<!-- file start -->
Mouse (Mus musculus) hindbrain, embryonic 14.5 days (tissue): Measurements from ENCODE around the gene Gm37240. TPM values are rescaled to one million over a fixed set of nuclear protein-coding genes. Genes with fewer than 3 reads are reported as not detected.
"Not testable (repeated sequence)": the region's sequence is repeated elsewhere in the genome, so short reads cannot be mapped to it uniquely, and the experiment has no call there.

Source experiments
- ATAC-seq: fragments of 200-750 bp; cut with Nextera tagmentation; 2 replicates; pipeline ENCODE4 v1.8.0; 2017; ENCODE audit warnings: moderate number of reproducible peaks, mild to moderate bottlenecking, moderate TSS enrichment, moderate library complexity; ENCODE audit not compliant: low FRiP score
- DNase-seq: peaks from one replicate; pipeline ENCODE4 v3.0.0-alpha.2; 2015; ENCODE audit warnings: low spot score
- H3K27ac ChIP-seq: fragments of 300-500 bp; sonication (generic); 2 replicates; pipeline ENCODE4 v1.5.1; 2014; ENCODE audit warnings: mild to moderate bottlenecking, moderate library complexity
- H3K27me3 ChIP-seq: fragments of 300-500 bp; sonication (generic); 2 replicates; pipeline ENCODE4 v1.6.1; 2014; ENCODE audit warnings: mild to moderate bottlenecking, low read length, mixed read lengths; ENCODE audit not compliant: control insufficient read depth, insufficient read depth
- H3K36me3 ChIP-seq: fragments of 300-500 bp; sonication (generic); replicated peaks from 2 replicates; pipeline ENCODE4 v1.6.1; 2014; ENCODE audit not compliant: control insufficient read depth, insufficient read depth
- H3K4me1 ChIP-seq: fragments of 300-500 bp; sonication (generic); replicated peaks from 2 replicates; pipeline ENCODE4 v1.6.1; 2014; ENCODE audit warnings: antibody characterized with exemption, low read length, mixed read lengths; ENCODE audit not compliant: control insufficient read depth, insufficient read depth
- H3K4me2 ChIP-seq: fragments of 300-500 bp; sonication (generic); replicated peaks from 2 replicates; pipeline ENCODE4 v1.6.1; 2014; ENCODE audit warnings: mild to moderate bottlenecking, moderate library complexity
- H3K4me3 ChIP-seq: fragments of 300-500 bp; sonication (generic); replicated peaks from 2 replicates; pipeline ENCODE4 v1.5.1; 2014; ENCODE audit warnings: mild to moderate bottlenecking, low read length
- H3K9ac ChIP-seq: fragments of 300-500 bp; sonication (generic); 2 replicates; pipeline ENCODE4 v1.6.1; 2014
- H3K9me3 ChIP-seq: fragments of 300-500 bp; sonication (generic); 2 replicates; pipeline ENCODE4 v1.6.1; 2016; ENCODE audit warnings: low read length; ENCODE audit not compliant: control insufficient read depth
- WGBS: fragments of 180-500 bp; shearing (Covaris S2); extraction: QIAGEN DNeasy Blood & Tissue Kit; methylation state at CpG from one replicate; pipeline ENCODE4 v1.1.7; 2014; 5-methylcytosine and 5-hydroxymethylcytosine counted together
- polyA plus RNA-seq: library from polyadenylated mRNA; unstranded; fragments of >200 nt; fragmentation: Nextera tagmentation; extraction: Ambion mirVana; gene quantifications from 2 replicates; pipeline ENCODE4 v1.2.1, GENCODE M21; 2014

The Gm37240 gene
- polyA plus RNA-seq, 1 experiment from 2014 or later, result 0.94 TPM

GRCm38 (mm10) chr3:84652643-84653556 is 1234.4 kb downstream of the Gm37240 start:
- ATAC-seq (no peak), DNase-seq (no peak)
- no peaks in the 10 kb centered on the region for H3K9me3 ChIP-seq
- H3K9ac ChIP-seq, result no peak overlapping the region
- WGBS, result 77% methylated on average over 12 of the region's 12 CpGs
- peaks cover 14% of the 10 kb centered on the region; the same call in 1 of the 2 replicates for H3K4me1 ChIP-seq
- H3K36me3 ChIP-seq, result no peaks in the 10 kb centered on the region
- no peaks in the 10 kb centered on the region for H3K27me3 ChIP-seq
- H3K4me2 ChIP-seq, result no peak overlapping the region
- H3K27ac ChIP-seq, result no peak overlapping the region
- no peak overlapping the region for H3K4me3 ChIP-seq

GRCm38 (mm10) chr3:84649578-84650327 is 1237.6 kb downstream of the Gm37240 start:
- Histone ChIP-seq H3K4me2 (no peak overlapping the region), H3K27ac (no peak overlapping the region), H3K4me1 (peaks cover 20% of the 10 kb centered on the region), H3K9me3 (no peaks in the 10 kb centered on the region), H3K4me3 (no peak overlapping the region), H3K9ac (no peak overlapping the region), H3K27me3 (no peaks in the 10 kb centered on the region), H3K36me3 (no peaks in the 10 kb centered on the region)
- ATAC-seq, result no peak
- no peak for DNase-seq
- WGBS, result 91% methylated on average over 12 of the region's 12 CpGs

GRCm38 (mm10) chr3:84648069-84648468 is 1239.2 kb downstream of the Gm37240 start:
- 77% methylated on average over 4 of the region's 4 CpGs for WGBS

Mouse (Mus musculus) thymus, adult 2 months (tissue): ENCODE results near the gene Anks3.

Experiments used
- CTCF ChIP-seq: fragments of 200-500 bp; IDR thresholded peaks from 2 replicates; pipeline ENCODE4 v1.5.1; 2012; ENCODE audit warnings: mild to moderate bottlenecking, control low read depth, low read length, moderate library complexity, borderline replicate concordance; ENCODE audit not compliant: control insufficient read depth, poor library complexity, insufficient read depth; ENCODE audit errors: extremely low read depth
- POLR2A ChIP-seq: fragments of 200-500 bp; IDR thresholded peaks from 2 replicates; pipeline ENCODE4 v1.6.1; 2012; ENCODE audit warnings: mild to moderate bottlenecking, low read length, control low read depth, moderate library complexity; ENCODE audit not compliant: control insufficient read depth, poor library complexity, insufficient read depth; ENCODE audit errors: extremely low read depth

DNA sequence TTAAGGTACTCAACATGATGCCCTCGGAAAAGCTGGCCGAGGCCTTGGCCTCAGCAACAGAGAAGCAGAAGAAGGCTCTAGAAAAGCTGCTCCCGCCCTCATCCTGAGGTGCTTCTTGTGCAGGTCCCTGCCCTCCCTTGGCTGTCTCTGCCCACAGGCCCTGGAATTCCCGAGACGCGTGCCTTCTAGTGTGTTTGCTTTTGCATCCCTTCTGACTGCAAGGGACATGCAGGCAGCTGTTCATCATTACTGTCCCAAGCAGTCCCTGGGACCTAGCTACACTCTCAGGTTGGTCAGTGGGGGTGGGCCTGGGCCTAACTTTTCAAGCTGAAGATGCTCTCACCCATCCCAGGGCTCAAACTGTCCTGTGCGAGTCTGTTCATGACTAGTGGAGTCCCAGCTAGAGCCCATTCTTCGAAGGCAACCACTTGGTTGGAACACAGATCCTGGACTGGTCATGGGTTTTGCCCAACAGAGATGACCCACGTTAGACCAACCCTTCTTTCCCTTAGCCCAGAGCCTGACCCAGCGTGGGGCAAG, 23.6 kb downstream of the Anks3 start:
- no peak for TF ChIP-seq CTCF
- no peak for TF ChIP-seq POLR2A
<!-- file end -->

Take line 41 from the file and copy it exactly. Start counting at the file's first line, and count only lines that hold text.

- no peak for TF ChIP-seq CTCF